Q: Where does the title of your film come from? 
A: “Robbery of the Heart” is inspired by the former shape of the town. During medieval times and through the end of World War II, the stone walls surrounding the town formed a heart shape around the town. Of the 128 Jews who lived in Wetter prior to the war, the majority lived in the center, or the heart, of the town. The pogroms which reached Wetter displaced all the Jews. The lucky ones immigrated to America, Australia, South Africa, and Israel, with the help of family members who were already there. The unfortunate ones were taken by force to Bergen-Belsen, Treblinka, Theresiensdadt, Auschwitz, and Majdanek, where they were murdered. In summary, the title can be interpreted as “the Jews were robbed of their homes in the heart of Wetter.” Germany was the first continental European country to give Jews equal rights to own land as German citizens, which is why there were Jewish communities in small towns all across Germany, since Jews were allowed to herd cattle and raise crops on their own land, which was not possible to do in cities.

Q: What story does the film tell?  
A: “Robbery of the Heart” follows the stories of Harry Weichsel as he tries to reconcile with his past by bringing his whole family, three generations, to Germany, while the Wetterans try to come to terms with a series of antisemitic attacks in their town on the anniversary of Kristallnacht. Following the synagogue’s revival, a group of Neo-Nazis desecrated several Jewish burial sites in Wetter and the town’s middle school.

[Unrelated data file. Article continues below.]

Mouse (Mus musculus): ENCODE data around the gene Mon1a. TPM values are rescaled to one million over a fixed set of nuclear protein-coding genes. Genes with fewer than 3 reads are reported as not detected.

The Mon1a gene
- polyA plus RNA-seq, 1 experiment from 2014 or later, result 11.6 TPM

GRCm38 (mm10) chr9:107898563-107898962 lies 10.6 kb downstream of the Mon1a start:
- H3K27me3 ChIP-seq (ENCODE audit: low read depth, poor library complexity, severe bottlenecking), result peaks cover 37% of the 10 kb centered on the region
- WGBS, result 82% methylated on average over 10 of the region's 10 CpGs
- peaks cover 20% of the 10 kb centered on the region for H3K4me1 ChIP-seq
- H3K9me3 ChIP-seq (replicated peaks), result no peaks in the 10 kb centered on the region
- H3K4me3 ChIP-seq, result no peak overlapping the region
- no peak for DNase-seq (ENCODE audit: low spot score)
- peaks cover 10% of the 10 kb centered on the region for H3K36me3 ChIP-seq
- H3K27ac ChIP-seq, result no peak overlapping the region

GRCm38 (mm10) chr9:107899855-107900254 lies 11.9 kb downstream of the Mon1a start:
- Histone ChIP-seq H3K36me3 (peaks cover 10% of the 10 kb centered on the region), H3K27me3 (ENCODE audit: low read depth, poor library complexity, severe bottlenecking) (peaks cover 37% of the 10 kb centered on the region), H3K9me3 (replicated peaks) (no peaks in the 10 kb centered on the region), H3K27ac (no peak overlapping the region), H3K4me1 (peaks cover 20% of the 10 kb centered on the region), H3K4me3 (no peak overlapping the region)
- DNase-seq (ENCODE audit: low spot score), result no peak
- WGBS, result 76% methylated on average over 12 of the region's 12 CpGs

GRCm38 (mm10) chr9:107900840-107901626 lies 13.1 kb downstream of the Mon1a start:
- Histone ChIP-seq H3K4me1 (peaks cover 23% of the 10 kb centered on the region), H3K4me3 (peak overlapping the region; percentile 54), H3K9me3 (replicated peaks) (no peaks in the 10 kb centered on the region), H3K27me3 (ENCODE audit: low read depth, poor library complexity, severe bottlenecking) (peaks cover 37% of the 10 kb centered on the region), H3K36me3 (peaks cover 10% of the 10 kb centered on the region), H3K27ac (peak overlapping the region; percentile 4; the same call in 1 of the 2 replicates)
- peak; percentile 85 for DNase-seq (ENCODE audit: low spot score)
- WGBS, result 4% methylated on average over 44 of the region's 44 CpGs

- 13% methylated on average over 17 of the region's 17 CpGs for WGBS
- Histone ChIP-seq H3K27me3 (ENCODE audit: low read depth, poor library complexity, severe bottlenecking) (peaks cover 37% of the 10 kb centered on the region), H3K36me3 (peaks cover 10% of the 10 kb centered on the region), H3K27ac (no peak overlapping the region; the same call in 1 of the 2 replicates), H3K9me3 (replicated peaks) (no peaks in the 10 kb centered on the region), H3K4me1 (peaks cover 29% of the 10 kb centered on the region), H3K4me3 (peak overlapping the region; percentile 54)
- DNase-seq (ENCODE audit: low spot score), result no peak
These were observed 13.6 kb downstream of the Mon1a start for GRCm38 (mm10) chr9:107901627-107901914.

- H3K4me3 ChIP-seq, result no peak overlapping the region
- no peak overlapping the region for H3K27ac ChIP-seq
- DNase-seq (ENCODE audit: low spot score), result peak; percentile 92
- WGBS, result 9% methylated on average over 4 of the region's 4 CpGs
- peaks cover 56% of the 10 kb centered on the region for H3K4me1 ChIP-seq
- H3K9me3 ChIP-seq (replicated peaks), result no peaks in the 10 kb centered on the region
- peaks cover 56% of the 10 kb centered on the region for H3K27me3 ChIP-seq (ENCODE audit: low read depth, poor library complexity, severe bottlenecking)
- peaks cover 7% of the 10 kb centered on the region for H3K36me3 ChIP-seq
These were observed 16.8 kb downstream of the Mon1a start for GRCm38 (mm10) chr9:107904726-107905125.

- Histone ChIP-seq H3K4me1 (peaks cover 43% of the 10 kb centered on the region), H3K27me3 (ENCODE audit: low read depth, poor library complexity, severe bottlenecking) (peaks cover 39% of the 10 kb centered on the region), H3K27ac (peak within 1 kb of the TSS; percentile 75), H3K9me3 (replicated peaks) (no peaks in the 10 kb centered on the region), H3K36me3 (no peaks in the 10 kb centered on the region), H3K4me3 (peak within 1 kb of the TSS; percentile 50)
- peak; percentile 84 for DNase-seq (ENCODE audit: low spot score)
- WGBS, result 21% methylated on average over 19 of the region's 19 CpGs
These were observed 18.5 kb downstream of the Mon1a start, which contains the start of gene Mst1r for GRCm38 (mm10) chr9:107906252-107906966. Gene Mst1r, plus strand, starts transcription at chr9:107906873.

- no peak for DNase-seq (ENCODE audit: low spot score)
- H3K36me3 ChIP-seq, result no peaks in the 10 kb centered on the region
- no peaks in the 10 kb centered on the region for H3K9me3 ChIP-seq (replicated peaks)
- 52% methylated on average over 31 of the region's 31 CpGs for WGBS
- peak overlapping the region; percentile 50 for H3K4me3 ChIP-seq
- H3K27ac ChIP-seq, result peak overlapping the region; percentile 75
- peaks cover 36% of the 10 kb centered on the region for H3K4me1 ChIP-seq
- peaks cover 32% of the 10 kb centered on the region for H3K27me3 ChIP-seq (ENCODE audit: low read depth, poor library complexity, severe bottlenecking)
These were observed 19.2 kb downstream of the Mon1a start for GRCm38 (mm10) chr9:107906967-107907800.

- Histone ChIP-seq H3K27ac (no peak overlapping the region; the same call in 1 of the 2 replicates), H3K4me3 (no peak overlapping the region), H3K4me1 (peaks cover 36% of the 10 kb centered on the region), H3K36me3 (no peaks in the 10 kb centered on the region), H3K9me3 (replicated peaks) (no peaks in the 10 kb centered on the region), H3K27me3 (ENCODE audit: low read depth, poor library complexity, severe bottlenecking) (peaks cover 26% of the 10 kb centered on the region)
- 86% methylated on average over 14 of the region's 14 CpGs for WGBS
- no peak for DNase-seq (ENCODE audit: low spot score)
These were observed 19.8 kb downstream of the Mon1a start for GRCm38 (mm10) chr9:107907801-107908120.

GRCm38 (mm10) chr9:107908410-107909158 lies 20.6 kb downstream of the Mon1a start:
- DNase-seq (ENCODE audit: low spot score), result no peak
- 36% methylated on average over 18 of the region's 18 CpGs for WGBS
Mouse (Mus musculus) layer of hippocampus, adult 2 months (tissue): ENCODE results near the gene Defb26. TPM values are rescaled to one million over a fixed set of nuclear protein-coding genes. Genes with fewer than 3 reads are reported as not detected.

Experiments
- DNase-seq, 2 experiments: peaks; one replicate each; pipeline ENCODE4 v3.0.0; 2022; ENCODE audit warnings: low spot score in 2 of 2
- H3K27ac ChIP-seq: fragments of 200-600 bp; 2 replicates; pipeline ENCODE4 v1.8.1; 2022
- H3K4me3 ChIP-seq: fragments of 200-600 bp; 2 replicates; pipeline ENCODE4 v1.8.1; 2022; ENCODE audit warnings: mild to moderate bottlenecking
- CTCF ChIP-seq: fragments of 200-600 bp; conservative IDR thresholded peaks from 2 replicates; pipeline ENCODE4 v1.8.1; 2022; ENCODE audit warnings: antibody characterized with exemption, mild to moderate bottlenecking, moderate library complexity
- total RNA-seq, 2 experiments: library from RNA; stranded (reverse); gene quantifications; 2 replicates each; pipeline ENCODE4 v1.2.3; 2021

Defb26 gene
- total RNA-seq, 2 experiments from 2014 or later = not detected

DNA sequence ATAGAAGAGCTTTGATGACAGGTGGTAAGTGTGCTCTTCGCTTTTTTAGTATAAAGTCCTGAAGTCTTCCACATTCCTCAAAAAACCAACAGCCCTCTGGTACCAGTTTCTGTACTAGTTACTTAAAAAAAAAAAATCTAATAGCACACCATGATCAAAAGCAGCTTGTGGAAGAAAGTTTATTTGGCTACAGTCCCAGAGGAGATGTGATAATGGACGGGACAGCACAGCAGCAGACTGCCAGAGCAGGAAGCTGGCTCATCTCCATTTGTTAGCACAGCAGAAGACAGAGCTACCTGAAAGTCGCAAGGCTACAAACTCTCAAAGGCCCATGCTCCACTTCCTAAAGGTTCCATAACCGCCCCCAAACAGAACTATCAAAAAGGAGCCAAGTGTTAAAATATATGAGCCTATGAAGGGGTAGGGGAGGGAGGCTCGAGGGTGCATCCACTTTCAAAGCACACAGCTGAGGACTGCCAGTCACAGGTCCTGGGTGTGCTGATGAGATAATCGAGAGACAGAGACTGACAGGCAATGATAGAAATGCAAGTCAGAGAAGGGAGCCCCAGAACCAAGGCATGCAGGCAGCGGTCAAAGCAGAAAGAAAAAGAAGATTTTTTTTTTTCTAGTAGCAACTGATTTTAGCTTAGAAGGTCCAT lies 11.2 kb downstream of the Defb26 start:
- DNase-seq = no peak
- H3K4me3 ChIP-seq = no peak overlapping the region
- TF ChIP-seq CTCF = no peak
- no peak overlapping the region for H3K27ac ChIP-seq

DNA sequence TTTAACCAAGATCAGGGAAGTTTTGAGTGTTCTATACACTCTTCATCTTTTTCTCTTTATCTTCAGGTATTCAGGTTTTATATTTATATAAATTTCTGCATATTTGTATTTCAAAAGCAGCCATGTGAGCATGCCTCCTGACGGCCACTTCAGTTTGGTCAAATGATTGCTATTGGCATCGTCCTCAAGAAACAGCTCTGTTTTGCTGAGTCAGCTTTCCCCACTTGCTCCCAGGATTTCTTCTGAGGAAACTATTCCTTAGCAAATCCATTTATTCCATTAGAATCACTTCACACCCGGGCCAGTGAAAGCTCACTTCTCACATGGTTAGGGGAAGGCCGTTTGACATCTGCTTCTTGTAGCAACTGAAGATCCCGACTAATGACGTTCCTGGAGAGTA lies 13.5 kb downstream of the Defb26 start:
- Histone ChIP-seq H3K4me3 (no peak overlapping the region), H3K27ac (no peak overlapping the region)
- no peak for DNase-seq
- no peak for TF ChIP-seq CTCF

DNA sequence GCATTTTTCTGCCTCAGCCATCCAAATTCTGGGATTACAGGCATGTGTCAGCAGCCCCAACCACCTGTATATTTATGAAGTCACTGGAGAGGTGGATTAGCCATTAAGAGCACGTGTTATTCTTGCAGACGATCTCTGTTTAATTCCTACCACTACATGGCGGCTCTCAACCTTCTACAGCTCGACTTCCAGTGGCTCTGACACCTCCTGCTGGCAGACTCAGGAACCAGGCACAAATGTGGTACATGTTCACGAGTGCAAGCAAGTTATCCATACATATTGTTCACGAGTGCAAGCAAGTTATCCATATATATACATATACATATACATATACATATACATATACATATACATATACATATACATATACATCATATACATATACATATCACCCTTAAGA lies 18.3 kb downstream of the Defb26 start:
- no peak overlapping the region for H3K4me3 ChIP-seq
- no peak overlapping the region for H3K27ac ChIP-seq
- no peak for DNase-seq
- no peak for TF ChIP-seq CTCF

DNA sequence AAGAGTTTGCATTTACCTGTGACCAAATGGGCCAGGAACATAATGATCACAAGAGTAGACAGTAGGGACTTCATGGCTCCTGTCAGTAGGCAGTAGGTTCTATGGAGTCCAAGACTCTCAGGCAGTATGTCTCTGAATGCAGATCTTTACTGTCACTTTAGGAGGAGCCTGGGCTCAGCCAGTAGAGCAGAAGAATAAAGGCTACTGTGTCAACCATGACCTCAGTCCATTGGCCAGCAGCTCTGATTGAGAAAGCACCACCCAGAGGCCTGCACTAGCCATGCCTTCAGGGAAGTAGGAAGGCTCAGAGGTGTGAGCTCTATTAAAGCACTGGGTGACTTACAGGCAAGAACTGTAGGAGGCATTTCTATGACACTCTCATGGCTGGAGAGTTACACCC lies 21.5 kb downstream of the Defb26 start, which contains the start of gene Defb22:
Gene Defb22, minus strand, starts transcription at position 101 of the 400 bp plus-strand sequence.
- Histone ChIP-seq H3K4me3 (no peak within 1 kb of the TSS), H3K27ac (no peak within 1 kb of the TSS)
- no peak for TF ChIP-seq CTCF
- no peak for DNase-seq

The film shows how one small German town acts with resilience against such incidences and is a microcosm for other German towns dealing with such incidences, as Kristallnacht and Hitler’s birthday see the highest number of antisemitic attacks in Germany. On average, one Jewish cemetery is vandalized every week in Germany. This film examines one of these statistics and the demonstration that the Wetterans organize to protest against such attacks and the right-winged beliefs that still exist in Germany today. Wetter is an example of how a group of people can make a difference by standing up to injustice and fighting against prejudice.

Wetter Synagogue

Wetter Synagogue

Q: What do you hope to achieve with the film?
A: The main reason for making this movie is to show how people who stand up against injustice and prejudice can impact the overall sentiment of a nation and change how people think. My goal is to educate people on what is happening in a single country and what the town of Wetter does in reaction to right-wing extremism. Again, Wetter is used as a microcosm to this growing problem in Germany. The film attempts to bridge the gap between the generations in Germany, where the past has caught up to the present: youth are being persuaded to adopt fascist ideals and join the right-winged political party; spreading messages of hate and extremist nationalism.
I plan to screen the film at community centers, churches and synagogues, museums, etc., both in the U.S. and Germany. Because I am still fundraising, I don’t have an exact premiere date, but I hope to screen the film on or before the 75th anniversary of Kristallnacht this November.

To learn more about “Robbery of the Heart:”